The bill’s supporters tout the introduction of “civil penalties” as a good thing -- arguing that this allows regulators to take action against errant FFL‘s short of license revocation.

The problem is that -- in virtually all of the most aggressive regulatory agencies in the federal government -- “civil penalties” are the central engine whereby the agency has expanded its jurisdiction.

Thus, for instance, the Securities & Exchange Commission (SEC) will bring an action against Merrill Lynch -- arguing a broad new expansion of its regulatory authority and demanding hundreds of millions of dollars of “civil penalties” for violations which need be proven only by a “preponderance of the evidence.”

The SEC offers to “settle” the suit for much less, thereby creating a legal precedent which it can use to go against other businesses.

True, the “civil penalties” in H.R. 1093 would be considerably less -- for now.  But we have seen how difficult it is to argue against “changing the numbers” once penalties are established.  And, for small FFL’s, $5,000 may be as onerous as $500,000,000 is for Merrill Lynch.

Hence, GOA has felt that section 101 is so problematic that it has, in the past, opposed passage of what is otherwise a good bill.


Section 101:  Current subsections 18 U.S.C. 923(e) and (f) allow BATF to revoke FFL’s, after notification and the opportunity for a hearing.  Section 101 would create a bifurcated structure:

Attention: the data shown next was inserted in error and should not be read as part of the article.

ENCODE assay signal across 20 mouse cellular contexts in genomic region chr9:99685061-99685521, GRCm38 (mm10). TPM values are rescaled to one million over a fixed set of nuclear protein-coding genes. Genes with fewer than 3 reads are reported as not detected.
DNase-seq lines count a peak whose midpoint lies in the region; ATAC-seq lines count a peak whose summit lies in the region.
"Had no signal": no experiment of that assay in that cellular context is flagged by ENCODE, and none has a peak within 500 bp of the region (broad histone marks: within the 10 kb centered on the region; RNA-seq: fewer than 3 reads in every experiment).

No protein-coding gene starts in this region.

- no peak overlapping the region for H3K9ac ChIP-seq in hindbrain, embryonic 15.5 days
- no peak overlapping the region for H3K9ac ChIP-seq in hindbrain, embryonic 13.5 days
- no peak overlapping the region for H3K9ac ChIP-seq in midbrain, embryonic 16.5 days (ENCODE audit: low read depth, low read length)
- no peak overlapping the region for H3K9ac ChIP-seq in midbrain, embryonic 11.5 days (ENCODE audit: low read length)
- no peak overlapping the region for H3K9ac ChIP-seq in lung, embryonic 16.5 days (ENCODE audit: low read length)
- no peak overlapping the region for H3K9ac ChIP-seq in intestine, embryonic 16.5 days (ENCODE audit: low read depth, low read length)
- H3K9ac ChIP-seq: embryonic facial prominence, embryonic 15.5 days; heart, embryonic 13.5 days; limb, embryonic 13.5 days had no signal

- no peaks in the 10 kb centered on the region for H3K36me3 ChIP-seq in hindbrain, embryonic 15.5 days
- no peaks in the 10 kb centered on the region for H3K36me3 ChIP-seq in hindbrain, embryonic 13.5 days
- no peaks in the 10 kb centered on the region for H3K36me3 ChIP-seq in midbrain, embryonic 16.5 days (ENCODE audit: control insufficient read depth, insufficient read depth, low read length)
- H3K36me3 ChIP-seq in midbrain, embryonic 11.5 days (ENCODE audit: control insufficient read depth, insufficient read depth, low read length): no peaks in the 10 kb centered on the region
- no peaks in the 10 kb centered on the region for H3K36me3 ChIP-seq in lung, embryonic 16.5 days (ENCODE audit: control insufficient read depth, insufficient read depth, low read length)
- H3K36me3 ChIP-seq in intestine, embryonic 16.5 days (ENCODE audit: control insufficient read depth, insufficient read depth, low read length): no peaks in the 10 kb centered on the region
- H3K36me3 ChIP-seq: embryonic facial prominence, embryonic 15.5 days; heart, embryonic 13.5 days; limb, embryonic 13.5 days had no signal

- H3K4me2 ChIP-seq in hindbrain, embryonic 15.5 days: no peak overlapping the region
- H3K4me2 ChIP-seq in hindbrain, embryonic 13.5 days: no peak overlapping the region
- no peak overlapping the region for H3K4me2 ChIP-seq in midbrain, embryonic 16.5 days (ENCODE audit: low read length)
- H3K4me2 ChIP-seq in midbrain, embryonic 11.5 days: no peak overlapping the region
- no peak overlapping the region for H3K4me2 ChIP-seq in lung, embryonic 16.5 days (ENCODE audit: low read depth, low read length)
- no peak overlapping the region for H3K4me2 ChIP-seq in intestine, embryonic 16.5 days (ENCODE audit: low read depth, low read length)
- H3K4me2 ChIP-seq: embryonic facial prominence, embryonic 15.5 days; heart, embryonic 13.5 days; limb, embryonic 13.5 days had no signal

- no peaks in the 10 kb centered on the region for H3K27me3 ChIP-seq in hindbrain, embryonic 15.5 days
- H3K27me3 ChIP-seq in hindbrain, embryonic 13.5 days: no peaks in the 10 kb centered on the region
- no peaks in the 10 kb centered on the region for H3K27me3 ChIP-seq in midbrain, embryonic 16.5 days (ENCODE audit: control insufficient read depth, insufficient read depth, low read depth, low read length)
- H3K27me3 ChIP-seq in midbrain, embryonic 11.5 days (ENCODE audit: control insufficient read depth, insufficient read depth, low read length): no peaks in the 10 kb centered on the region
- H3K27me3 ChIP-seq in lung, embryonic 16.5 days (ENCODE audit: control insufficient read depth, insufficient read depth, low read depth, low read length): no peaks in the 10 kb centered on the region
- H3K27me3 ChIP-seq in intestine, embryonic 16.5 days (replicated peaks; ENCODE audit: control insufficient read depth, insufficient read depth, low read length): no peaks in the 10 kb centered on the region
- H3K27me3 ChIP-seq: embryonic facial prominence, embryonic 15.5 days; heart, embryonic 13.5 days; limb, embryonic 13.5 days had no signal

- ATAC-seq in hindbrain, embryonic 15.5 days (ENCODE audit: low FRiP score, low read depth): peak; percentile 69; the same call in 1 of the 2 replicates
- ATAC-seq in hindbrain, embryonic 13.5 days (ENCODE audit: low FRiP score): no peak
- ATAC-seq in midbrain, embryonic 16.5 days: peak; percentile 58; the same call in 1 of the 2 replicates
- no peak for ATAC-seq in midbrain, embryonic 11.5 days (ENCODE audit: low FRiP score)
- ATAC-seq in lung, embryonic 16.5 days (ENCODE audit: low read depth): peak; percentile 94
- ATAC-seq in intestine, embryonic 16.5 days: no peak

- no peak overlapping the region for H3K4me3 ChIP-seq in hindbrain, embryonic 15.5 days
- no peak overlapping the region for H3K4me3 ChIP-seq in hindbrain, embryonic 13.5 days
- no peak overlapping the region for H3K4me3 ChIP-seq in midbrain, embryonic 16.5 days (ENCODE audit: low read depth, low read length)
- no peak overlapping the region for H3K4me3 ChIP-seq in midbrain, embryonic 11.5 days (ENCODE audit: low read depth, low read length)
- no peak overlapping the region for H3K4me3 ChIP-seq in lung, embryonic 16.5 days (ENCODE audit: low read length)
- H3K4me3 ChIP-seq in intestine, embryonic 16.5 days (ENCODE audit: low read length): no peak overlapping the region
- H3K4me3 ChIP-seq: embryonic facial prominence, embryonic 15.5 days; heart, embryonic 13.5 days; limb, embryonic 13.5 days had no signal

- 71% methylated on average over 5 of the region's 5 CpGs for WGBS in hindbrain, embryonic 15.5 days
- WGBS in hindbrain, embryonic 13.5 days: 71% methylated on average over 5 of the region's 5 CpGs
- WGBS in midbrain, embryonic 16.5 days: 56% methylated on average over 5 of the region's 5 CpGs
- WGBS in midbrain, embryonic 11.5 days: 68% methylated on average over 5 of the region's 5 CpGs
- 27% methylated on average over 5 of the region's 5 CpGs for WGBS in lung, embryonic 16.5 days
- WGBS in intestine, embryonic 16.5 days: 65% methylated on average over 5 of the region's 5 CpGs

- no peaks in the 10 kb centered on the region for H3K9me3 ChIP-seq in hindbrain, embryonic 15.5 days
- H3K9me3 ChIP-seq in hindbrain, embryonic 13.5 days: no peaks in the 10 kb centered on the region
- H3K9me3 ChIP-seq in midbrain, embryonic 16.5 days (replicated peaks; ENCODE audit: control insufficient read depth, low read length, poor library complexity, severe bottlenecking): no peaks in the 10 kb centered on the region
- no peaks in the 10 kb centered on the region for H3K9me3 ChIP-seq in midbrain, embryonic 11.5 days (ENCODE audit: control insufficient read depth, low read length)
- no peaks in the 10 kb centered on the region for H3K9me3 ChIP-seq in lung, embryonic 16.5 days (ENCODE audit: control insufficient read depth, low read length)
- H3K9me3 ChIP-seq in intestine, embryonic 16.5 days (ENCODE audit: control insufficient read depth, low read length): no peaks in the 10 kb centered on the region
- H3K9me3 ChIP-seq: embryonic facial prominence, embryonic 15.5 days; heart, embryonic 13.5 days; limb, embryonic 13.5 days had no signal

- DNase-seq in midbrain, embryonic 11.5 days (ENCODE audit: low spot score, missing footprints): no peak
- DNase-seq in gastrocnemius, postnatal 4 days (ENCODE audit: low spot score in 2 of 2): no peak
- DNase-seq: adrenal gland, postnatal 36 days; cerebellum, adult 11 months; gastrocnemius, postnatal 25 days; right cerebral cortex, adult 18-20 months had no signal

* “non-serious” violations could trigger civil penalties of up to $500 ($2,500 per inspection and $5,000 per year) and a suspension of not more than 30 days; and

* “serious” violations could trigger $1,500 civil penalties ($7,500 per inspection and $15,000 per year), up to 90 days suspension, or revocation.

“Serious” violations would consist of, inter alia, actions which could result in the acquisition of a firearm by a prohibited person or interfere with a criminal investigation.  There would be a five-year statute of limitations, and there would be procedures for contesting penalties (before an administrative law judge in the case of minor penalties and before a court in the case of revocation).  These procedures would be relatively pro-defendant –- with a bar to bringing a civil charge after an unsuccessful attempt at a criminal prosecution.

Section 102:  This section would allow an FFL applicant to supplement his application, in the case of problems, before final denial.

Section 103:  One of the big battles in McClure-Volkmer was over “scienter” (state-of-mind) requirements.  In particular, there has been a tendencv to diminish what is required for an individual to act “knowingly” or “willfully.”  This section would define “willfully” to mean “intentionally,” which is about the most culpable state-of-mind requirement in existence.